By Donna Levin
How to Not Fit In but Not Care
A few years ago my then-high-school-aged daughter asked me to buy her a laptop skin: It was an intricate drawing of bookshelves, featuring titles such as War and Peas and The Seven Pills of Wisdom.
When I saw it, I asked her if she’d mind if I bought one for my own laptop.
But all things come to those who wait. I have my own copy now, because the same design is printed inside the covers of Colin Thompson’s new memoir, Fitting In. He didn’t have to ask anyone’s permission to use it, either, because he’s the artist.
Which means that I was a fan of Colin Thompson before I knew who he was.
Fitting In is heavily illustrated by the author, and these drawings, like the laptop skin that first attracted my eye, are mesmerizingly intricate, demanding repeated and lengthy study. Add that Thompson is red-green color blind and they become even more mind-blowing.
Reading about Thompson’s life, however, might be more fun than living it was. He was born Colin Willment, but his mother changed his name when she remarried. “She proved to be a rubbish judge of character” is how he sums up his feelings toward his stepfather.
By the time Colin was 25, he had married and divorced, fathered a daughter, and spent a lot of time in mental institutions diagnosed with manic-depression (then the name for bi-polar disorder).
Somewhere along the line he was also diagnosed with Asperger’s Syndrome. Thompson writes, “200 years ago it was called being possessed by evil spirits. When I was a little boy it was called being naughty.”
In subsequent years he worked as a weaver, a potter, and a ceramicist. He had a stint as a stage manager at a third rate theater where he didn’t perform but still caught the show biz bug: “There was something so addictive about the whole thing … going out to entertain people who expected so little they would love you no matter what you did.” The stint ended when he tipped into another depressive episode.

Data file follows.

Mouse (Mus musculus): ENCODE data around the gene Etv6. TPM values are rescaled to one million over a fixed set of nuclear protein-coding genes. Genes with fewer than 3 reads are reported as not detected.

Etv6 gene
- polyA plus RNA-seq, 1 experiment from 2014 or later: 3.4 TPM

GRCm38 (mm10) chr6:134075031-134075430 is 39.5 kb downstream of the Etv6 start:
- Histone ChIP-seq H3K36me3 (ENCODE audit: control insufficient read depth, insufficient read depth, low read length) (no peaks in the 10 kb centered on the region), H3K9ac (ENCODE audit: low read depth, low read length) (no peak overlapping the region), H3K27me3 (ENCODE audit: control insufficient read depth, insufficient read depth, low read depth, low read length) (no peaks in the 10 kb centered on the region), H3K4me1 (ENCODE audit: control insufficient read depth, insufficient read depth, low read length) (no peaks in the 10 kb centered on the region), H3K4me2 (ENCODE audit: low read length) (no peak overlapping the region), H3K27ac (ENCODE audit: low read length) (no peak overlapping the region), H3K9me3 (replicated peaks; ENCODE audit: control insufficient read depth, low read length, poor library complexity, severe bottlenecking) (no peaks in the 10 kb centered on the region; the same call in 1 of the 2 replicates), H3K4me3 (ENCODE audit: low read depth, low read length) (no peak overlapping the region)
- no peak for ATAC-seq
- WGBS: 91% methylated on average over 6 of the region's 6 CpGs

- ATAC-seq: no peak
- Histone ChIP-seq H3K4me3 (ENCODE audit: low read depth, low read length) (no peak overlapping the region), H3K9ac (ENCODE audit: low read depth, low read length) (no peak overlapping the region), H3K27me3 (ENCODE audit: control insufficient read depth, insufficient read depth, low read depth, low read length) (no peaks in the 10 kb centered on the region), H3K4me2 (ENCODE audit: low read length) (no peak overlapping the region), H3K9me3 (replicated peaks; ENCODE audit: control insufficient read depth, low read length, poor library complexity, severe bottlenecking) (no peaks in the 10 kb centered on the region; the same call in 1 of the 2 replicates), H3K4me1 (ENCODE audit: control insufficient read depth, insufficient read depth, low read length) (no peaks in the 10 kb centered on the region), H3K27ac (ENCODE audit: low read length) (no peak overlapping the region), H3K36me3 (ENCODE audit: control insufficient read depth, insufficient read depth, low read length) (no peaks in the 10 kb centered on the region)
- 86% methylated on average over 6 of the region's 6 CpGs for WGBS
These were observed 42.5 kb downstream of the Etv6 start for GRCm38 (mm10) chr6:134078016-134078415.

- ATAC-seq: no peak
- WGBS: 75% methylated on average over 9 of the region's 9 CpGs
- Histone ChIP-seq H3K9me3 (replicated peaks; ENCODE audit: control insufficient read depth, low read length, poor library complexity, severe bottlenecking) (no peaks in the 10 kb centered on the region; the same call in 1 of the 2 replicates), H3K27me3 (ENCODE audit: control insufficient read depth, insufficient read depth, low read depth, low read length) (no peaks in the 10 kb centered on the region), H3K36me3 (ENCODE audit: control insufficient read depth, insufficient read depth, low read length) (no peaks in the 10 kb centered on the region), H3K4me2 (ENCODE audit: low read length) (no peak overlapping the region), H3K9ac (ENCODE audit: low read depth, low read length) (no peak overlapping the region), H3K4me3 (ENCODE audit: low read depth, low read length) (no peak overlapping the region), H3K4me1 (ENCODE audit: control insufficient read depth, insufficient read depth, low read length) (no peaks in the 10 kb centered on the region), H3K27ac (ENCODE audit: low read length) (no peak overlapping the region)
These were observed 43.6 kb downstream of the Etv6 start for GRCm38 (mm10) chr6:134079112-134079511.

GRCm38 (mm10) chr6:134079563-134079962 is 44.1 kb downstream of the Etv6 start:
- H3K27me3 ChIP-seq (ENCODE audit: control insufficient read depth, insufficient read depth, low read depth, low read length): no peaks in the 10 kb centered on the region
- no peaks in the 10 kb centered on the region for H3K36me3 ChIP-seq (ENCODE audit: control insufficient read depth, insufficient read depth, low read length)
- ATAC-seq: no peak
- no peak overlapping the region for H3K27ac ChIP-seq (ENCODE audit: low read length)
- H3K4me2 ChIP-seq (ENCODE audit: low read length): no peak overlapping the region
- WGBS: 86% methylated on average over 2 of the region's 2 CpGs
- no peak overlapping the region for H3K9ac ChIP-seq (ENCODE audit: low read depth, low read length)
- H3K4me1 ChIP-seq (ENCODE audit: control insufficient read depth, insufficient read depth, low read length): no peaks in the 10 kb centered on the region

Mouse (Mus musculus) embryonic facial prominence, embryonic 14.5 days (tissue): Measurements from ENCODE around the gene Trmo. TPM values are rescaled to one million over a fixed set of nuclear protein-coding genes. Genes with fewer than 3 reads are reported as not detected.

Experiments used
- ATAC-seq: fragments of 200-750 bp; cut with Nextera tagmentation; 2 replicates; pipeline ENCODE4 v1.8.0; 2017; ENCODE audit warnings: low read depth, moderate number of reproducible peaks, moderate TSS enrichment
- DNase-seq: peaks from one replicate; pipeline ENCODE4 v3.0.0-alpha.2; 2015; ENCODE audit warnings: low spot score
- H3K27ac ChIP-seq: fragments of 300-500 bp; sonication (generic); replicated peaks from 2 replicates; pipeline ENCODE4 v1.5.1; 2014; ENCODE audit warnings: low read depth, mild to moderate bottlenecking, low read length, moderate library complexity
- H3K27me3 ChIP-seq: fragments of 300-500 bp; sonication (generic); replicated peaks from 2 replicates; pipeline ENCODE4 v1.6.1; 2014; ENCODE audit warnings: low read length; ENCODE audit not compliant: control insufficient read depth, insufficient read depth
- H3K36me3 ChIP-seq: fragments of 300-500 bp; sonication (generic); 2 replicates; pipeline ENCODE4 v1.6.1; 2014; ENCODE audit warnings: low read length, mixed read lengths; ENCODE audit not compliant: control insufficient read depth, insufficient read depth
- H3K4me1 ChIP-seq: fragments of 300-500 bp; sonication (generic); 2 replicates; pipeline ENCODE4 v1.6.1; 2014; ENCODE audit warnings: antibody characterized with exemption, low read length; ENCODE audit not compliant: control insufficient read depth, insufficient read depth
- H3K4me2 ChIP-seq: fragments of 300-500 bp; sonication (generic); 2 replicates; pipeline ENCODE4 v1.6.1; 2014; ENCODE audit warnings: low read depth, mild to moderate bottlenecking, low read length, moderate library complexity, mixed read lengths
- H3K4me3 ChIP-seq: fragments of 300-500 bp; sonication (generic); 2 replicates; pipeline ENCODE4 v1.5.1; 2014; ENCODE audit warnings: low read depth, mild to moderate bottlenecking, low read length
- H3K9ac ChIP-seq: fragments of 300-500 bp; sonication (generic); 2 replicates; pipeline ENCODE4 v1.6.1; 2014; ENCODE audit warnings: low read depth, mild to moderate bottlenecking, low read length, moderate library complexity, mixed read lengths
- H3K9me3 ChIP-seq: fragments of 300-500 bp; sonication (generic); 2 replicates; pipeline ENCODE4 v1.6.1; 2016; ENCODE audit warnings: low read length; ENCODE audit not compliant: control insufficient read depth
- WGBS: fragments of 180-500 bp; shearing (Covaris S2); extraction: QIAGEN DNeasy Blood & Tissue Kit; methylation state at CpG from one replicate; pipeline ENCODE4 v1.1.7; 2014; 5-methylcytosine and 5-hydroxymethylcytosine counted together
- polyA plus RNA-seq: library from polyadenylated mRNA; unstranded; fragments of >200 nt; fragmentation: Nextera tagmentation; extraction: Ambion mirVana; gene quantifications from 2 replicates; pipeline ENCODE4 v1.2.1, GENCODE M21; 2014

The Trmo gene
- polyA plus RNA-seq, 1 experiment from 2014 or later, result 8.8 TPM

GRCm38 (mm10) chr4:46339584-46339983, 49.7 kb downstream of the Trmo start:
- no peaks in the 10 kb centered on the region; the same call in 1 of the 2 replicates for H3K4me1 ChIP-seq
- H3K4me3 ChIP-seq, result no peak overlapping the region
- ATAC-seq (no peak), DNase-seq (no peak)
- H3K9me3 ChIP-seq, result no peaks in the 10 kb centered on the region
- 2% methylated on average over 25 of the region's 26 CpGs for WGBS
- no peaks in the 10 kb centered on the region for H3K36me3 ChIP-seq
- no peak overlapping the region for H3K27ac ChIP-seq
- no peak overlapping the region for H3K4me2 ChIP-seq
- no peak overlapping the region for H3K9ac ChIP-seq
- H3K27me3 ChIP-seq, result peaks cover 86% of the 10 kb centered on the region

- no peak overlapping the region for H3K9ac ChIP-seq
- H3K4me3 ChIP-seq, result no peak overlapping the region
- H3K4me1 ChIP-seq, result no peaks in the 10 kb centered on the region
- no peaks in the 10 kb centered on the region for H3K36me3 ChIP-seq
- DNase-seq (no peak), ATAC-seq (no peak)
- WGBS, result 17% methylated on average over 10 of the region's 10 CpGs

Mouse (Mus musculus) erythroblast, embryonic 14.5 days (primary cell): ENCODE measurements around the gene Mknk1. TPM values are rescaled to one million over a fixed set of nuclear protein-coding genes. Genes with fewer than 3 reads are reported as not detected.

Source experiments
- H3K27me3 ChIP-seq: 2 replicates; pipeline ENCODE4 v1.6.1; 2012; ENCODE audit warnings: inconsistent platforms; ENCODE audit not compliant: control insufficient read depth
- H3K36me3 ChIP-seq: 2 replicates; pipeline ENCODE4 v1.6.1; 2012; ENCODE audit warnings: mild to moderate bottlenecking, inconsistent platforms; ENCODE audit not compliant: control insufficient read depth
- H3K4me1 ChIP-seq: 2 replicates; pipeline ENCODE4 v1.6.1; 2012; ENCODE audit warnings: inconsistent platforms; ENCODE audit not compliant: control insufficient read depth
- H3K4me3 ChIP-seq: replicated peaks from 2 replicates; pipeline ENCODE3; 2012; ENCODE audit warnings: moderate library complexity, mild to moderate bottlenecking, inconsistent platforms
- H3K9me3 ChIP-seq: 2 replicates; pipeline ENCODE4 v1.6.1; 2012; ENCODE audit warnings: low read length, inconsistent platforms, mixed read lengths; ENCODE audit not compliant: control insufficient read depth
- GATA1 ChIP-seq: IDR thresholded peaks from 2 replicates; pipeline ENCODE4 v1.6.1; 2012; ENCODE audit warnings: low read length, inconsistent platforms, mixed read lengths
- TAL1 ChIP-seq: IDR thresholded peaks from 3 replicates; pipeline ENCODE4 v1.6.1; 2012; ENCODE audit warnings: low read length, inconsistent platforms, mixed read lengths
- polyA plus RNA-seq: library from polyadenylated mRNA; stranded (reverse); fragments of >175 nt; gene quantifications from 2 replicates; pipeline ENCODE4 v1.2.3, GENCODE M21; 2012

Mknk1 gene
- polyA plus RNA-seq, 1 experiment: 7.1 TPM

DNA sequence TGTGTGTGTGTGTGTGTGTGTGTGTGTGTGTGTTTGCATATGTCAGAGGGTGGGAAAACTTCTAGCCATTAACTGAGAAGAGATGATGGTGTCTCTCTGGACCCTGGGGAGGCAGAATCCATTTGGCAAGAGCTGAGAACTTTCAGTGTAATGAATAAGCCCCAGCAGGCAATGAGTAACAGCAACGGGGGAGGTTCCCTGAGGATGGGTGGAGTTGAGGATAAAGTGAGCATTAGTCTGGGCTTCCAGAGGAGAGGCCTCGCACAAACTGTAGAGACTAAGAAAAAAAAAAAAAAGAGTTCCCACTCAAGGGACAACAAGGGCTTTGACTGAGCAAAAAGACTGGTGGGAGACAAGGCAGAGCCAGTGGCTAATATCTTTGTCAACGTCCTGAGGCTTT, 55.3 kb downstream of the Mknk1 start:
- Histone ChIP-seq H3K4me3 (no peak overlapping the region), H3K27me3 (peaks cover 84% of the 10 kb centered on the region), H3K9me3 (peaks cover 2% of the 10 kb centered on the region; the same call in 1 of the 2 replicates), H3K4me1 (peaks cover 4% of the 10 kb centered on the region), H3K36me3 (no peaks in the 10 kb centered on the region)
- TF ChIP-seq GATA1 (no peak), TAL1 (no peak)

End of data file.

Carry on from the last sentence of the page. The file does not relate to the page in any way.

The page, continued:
Since falling in love at first sight is yet another of his many talents, these years were hardly all bad. But it was when he was fifty that his prospects really looked up: He published Ethel the Chicken, the children’s picture book that was the first of his long career, and indirectly that led to his meeting his third, ‘til-death-do-them-part wife.
Thompson himself might say that since he’s 73, the ‘til-death-do-them-part-part is more or less a given. Such an observation would mesh with the wry and clever tone of his writing. Here’s how he traces the history of hair in his lifetime: “My generation became wet and weak. They grew their hair even longer, but they wove flowers into it, and turned into feeble watery middle-class protesters called Donovan.”
Childhood summer vacations at Frinton-on-Sea: “My cat Tigger came with us one year and showed his devotion in a way that only cats can. He scratched my legs and ran away. We found him a week later, fat and content in a genteel tea shop full of cream cake. He celebrated his return to the bosom of our family by scratching my legs.” (“Frinton-on-Sea” is real; a good memoirist knows what to include.)
On contraception: “The rhythm method works, but it relies on self-control and mathematics and I’m not much good at either of them.”
Thompson may indeed not be good at self-control or mathematics but he’s brilliant at writing about the trials and triumphs of his own life. Fitting In could be even more accurately titled, I’ll Never Fit in and I Don’t Care but that would have required uncomfortably-small typeface in order to squeeze it onto the cover.
Donna received a free copy of this book from Jessica Kingsley Publishers for this review.